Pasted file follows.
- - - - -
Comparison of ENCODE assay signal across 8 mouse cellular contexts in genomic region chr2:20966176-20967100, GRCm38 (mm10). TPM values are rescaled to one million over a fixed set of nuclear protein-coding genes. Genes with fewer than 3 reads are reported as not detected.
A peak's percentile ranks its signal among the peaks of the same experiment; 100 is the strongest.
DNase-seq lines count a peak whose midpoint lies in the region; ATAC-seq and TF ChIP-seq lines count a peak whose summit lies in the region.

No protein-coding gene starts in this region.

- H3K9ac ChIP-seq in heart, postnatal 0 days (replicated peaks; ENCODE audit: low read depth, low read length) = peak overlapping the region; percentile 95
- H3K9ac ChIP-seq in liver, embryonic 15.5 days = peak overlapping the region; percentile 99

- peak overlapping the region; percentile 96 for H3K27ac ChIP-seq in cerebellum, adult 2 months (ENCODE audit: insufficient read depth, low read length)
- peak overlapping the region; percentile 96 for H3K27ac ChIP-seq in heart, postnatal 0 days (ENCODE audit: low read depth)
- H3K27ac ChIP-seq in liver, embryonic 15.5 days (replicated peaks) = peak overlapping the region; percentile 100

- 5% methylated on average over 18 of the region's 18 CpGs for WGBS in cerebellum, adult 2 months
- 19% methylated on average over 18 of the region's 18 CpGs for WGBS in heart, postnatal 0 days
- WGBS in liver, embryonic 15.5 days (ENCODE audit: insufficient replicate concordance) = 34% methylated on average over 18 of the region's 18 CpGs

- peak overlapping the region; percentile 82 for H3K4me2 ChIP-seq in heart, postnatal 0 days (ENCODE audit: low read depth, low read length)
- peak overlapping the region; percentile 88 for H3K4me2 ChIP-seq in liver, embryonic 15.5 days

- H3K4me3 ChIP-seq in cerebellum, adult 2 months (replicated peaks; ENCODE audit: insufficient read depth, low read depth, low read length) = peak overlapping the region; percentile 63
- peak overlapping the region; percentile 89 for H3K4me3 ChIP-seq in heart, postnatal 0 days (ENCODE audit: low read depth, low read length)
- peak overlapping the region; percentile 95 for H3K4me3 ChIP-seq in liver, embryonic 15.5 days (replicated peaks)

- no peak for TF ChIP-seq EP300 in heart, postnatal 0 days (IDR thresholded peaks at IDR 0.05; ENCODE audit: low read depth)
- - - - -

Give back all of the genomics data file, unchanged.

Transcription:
Comparison of ENCODE assay signal across 8 mouse cellular contexts in genomic region chr2:20966176-20967100, GRCm38 (mm10). TPM values are rescaled to one million over a fixed set of nuclear protein-coding genes. Genes with fewer than 3 reads are reported as not detected.
A peak's percentile ranks its signal among the peaks of the same experiment; 100 is the strongest.
DNase-seq lines count a peak whose midpoint lies in the region; ATAC-seq and TF ChIP-seq lines count a peak whose summit lies in the region.

No protein-coding gene starts in this region.

- H3K9ac ChIP-seq in heart, postnatal 0 days (replicated peaks; ENCODE audit: low read depth, low read length) = peak overlapping the region; percentile 95
- H3K9ac ChIP-seq in liver, embryonic 15.5 days = peak overlapping the region; percentile 99

- peak overlapping the region; percentile 96 for H3K27ac ChIP-seq in cerebellum, adult 2 months (ENCODE audit: insufficient read depth, low read length)
- peak overlapping the region; percentile 96 for H3K27ac ChIP-seq in heart, postnatal 0 days (ENCODE audit: low read depth)
- H3K27ac ChIP-seq in liver, embryonic 15.5 days (replicated peaks) = peak overlapping the region; percentile 100

- 5% methylated on average over 18 of the region's 18 CpGs for WGBS in cerebellum, adult 2 months
- 19% methylated on average over 18 of the region's 18 CpGs for WGBS in heart, postnatal 0 days
- WGBS in liver, embryonic 15.5 days (ENCODE audit: insufficient replicate concordance) = 34% methylated on average over 18 of the region's 18 CpGs

- peak overlapping the region; percentile 82 for H3K4me2 ChIP-seq in heart, postnatal 0 days (ENCODE audit: low read depth, low read length)
- peak overlapping the region; percentile 88 for H3K4me2 ChIP-seq in liver, embryonic 15.5 days

- H3K4me3 ChIP-seq in cerebellum, adult 2 months (replicated peaks; ENCODE audit: insufficient read depth, low read depth, low read length) = peak overlapping the region; percentile 63
- peak overlapping the region; percentile 89 for H3K4me3 ChIP-seq in heart, postnatal 0 days (ENCODE audit: low read depth, low read length)
- peak overlapping the region; percentile 95 for H3K4me3 ChIP-seq in liver, embryonic 15.5 days (replicated peaks)

- no peak for TF ChIP-seq EP300 in heart, postnatal 0 days (IDR thresholded peaks at IDR 0.05; ENCODE audit: low read depth)